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25 August 2006 FPGA-based artificial neural network using CORDIC modules
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Artificial neural networks have been used in applications that require complex procedural algorithms and in systems which lack an analytical mathematic model. By designing a large network of computing nodes based on the artificial neuron model, new solutions can be developed for computational problems in fields such as image processing and speech recognition. Neural networks are inherently parallel since each neuron, or node, acts as an autonomous computational element. Artificial neural networks use a mathematical model for each node that processes information from other nodes in the same region. The information processing entails computing a weighted average computation followed by a nonlinear mathematical transformation. Some typical artificial neural network applications use the exponential function or trigonometric functions for the nonlinear transformation. Various simple artificial neural networks have been implemented using a processor to compute the output for each node sequentially. This approach uses sequential processing and does not take advantage of the parallelism of a complex artificial neural network. In this work a hardware-based approach is investigated for artificial neural network applications. A Field Programmable Gate Arrays (FPGAs) is used to implement an artificial neuron using hardware multipliers, adders and CORDIC functional units. In order to create a large scale artificial neural network, area efficient hardware units such as CORDIC units are needed. High performance and low cost bit serial CORDIC implementations are presented. Finally, the FPGA resources and the performance of a hardware-based artificial neuron are presented.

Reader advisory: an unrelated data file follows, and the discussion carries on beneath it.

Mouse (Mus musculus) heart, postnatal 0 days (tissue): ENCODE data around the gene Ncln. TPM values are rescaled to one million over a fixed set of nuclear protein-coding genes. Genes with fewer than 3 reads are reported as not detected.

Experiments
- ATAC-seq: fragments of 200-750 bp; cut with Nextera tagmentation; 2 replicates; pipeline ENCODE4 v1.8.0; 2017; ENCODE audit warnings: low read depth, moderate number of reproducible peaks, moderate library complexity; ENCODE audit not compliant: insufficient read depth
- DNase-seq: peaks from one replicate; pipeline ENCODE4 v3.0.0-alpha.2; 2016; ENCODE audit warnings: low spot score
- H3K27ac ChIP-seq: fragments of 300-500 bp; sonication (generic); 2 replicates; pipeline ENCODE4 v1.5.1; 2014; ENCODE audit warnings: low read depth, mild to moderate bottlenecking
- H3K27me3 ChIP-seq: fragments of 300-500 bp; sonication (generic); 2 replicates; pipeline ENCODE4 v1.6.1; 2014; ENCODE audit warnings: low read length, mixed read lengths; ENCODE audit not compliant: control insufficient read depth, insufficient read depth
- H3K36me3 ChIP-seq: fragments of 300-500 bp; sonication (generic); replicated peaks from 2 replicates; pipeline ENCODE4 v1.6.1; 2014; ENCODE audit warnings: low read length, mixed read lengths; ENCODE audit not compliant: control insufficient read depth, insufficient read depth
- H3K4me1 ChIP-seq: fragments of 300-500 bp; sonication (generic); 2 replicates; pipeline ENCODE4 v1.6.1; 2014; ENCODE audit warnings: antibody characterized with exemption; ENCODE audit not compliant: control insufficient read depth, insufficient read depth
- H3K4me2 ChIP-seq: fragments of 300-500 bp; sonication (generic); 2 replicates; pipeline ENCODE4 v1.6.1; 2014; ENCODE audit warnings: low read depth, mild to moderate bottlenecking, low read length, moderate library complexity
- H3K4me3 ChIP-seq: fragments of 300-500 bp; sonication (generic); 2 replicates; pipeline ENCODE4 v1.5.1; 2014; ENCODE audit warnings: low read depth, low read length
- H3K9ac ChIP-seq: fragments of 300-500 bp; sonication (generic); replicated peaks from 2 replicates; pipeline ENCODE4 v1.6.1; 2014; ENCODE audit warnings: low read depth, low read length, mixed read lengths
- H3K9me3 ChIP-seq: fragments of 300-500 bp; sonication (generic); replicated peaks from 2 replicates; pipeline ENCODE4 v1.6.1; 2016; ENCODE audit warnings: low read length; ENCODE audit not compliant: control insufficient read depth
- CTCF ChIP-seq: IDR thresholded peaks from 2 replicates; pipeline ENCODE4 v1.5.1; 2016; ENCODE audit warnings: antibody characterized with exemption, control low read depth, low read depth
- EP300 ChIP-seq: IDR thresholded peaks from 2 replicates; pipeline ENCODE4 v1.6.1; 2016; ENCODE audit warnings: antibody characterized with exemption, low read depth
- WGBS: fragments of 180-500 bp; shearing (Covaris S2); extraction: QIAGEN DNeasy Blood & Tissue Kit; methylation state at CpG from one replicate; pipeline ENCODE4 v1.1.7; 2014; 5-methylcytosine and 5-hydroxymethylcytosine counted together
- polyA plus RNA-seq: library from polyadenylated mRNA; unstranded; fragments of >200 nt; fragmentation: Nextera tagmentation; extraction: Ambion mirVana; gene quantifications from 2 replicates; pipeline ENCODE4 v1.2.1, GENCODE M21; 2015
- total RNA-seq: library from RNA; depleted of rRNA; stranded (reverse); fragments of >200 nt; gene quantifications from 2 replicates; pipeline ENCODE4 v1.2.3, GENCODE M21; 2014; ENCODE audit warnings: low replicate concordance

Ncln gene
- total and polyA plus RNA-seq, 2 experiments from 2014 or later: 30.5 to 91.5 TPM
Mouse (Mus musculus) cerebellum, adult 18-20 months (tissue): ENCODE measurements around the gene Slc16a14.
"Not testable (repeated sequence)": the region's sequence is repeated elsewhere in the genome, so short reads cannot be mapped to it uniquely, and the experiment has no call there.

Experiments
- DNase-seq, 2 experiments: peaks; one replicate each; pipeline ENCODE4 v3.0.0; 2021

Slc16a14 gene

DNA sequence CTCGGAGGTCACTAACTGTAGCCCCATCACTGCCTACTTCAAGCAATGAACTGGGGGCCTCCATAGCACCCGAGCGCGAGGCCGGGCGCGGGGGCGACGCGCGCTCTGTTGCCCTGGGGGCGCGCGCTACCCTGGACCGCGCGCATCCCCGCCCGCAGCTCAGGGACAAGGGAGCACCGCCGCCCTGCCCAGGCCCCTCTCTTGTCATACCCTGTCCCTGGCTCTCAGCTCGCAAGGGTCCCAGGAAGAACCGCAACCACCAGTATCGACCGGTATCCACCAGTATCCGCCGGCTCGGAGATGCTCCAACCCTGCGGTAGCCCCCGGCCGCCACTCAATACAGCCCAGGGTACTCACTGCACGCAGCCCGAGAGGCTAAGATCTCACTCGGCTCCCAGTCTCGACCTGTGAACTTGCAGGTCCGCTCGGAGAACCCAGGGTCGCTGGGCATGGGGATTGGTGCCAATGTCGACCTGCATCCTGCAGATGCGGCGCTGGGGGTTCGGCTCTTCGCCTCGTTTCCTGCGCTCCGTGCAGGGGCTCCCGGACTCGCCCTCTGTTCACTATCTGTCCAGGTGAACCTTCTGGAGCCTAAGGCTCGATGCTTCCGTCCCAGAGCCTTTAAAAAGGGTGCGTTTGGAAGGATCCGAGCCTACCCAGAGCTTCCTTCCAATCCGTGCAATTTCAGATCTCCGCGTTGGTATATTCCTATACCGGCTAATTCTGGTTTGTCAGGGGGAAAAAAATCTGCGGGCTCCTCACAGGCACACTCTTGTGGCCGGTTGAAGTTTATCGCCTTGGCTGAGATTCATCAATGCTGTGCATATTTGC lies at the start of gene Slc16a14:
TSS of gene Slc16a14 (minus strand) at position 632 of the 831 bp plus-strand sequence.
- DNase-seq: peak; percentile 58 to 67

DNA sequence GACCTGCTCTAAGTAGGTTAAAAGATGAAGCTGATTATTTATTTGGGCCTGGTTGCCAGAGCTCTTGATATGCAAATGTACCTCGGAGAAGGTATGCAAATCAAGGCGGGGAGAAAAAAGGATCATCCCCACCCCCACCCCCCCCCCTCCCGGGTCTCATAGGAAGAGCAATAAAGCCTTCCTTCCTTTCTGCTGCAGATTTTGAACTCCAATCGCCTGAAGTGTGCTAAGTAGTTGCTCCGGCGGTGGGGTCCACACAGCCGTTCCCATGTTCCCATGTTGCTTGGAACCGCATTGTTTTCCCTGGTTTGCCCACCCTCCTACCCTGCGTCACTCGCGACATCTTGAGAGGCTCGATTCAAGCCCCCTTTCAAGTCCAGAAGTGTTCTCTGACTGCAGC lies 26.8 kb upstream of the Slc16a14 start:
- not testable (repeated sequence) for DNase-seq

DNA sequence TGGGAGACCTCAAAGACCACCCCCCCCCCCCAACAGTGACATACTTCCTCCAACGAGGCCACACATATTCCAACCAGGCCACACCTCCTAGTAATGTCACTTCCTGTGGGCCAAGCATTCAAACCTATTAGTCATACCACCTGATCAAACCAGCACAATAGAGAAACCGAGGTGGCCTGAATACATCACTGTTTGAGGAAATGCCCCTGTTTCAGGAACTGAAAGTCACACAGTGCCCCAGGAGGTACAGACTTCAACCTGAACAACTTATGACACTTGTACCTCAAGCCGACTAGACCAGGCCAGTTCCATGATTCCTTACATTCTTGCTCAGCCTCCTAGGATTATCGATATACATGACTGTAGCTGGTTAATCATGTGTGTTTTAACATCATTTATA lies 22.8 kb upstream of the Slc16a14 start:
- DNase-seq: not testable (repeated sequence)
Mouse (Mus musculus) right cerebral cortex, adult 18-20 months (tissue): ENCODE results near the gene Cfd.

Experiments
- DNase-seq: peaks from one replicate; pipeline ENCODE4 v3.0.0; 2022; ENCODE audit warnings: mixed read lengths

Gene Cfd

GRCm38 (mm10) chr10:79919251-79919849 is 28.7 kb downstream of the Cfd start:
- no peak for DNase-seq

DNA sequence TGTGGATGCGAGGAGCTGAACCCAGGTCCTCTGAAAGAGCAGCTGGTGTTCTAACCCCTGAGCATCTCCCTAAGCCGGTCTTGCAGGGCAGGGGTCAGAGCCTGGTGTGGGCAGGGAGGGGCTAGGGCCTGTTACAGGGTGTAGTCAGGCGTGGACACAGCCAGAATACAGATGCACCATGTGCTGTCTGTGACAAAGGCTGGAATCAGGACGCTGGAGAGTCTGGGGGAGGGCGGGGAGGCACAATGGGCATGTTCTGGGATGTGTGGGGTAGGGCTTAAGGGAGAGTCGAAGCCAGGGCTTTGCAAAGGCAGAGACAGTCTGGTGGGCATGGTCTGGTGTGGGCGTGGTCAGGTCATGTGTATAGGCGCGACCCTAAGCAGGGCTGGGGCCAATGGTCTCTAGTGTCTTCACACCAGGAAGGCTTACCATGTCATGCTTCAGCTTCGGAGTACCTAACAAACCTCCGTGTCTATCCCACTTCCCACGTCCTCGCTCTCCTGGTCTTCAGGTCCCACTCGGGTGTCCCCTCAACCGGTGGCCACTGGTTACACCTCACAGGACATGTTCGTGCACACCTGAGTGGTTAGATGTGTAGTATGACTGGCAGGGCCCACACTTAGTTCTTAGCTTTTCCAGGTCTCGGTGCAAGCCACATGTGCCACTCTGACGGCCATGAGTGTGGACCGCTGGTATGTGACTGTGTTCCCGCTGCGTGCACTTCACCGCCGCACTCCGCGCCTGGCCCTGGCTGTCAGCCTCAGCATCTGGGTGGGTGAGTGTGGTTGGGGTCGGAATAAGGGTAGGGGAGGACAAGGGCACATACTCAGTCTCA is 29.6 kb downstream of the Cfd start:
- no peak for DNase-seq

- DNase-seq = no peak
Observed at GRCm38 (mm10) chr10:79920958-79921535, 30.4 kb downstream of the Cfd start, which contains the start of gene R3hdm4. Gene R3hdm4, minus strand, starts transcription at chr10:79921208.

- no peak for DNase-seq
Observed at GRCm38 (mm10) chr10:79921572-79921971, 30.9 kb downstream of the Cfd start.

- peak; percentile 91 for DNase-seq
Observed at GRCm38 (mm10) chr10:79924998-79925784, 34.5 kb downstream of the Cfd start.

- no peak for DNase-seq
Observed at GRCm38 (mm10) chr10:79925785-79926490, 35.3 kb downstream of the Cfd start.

© (2006) COPYRIGHT Society of Photo-Optical Instrumentation Engineers (SPIE). Downloading of the abstract is permitted for personal use only.
Albert A. Liddicoat, Lynne A. Slivovsky, Tim McLenegan, and Don Heyer "FPGA-based artificial neural network using CORDIC modules", Proc. SPIE 6313, Advanced Signal Processing Algorithms, Architectures, and Implementations XVI, 63130B (25 August 2006);

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